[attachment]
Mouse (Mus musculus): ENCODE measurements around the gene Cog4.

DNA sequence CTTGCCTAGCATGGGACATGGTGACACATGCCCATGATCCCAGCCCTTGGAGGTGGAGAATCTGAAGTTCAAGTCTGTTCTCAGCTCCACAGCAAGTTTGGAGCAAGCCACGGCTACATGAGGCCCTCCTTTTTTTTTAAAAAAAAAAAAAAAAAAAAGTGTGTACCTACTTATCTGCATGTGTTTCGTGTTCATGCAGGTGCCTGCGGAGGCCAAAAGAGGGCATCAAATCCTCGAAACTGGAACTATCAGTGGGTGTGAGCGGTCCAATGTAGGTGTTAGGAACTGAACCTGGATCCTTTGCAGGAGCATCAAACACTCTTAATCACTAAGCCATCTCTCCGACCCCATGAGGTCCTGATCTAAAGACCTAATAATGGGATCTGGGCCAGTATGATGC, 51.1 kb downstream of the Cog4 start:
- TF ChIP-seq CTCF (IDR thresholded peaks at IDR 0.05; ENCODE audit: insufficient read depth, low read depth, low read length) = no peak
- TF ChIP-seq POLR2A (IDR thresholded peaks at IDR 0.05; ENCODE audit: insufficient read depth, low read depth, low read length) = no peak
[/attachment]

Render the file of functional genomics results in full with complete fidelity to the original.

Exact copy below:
Mouse (Mus musculus): ENCODE measurements around the gene Cog4.

DNA sequence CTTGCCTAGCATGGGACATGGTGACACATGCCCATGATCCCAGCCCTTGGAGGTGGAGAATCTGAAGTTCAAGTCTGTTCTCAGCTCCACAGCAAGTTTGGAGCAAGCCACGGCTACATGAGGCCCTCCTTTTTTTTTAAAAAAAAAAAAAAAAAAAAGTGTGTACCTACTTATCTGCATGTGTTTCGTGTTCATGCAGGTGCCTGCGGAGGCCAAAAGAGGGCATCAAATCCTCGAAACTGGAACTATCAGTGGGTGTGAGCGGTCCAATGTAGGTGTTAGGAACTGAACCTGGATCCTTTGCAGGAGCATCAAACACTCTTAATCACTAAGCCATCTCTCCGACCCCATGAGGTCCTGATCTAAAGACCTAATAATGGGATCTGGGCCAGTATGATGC, 51.1 kb downstream of the Cog4 start:
- TF ChIP-seq CTCF (IDR thresholded peaks at IDR 0.05; ENCODE audit: insufficient read depth, low read depth, low read length) = no peak
- TF ChIP-seq POLR2A (IDR thresholded peaks at IDR 0.05; ENCODE audit: insufficient read depth, low read depth, low read length) = no peak